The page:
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Employers must combat the stigma around chronic disease, urges Dame Carol Black

David Woods , 29 May 2012

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Dame Carol Black (pictured), author of Health at Work and expert advisor to the Department of Health and Lord Freud, parliamentary undersecretary of state for the Department for Work and Pensions have called for more to be done to ensure employees with long- term health conditions can stay in work to help improve their wellbeing and maintain business diversity. 


Addressing senior HR professionals from key business sectors k Black said: "Early diagnosis, plan of intervention and appropriate treatment - including occupational rehabilitation - are essential for job retention and return to work. Employees need to learn how to best communicate their needs to their doctors and managers in order to be provided with the right type of support both clinically and in the workplace.

"Similarly, employers should encourage co-workers of those living with long-term conditions to combat the yet prevalent stigma around chronic disease."

The employers summit, 'Employee Support: Good Business Sense' provided a forum to discuss the impact of long-term health conditions on employees and employers, with delegates hearing directly from someone living and working with a long-term health condition, insights from the Government on what it aims to achieve in this area and learnings from award winning employers who have established successful support programmes.

The meeting was organised in partnership with The Work Foundation and was fully funded by Novartis Pharmaceuticals UK.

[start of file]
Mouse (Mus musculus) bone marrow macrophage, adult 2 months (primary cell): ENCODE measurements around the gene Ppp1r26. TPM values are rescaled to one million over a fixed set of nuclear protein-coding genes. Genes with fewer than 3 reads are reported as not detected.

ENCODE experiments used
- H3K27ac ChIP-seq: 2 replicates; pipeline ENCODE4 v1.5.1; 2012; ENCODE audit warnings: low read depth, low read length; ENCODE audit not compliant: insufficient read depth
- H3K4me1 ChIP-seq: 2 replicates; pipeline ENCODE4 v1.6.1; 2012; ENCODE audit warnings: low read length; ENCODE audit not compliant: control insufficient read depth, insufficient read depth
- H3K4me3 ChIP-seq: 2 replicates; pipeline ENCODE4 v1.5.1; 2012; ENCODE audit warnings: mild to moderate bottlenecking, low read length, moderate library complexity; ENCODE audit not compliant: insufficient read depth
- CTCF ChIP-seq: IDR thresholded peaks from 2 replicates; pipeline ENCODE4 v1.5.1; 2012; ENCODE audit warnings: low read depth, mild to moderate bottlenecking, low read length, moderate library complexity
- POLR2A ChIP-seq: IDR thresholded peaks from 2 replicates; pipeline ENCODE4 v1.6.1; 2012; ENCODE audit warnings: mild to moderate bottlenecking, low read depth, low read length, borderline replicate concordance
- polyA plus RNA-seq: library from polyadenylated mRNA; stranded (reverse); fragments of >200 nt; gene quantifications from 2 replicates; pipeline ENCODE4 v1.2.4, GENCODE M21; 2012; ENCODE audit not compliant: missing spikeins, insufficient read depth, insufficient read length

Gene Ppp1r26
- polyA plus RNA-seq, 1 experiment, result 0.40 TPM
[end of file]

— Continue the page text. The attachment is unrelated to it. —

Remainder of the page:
One in three people in the UK is living with a long-term health condition and each year over 300,000 people leave work as a result.

This figure is on the increase as Britain faces the dual challenge of an ageing workforce and widespread changes to lifestyles. With more than £9 billion paid out by employers in sickness and absence related costs, retaining and supporting talented staff with long-term health conditions must be an ongoing priority for employers.

Summit delegates recognised the value of having a diverse workforce and the importance of addressing the stigma that can be associated with long-term health conditions such as multiple sclerosis and depression. Organisational culture is key to making this happen and business leaders should lead by example and empower line managers with knowledge and confidence to offer appropriate, tailored support to individuals with long-term conditions.

Keynote speakers, Helen Chipchase, disability and carers lead at the BT Diversity Centre of Expertise and Margret Samuel, chief medical officer at EDF Energy gave insights into successful programmes they have developed for managing long-term conditions in larger companies.

They encouraged smaller companies to have a vision for how they would want to support and retain talented staff.

Stephen Bevan, director, Centre for Workforce Effectiveness at The Work Foundation added: "In the current economic climate, businesses may be reluctant to address health challenges affecting their employees but we would urge them to invest early to retain talented staff as this is more sensitive and cost-effective in the long-term. Every company can make small changes that can make a big difference to the individual's wellbeing and overall productivity."

Erica Thomas, HR director UK and Ireland, Novartis Pharmaceuticals said: "At Novartis, we believe in focusing on the capacity of our employees, rather than incapacity. I believe we should challenge our current thinking to ensure we are maximising new ways of working for people from all walks of working life."

 

 

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Peter Marno 29 May 2012

I have just heard of a case where an individual had a road traffic accident with various and serious, but non-life threatening injuries. He was discharged from hospital after a week to allow injuries to heal at home. His mental health deteriorated and he was off work for six months. Having spoken to a rehab specialist - granted with much more information than I have given here - she believes he could have been back at work in 6-8 weeks with a proper rehabilitation programme. If the NHS cannot properly organise rehab then it is likely to be in an employer's best interest to do it themselves.

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